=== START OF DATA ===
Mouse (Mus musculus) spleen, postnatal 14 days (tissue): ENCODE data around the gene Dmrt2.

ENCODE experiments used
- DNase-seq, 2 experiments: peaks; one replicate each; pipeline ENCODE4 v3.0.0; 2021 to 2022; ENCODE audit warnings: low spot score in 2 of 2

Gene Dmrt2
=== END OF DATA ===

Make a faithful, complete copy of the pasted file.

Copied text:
Mouse (Mus musculus) spleen, postnatal 14 days (tissue): ENCODE data around the gene Dmrt2.

ENCODE experiments used
- DNase-seq, 2 experiments: peaks; one replicate each; pipeline ENCODE4 v3.0.0; 2021 to 2022; ENCODE audit warnings: low spot score in 2 of 2

Gene Dmrt2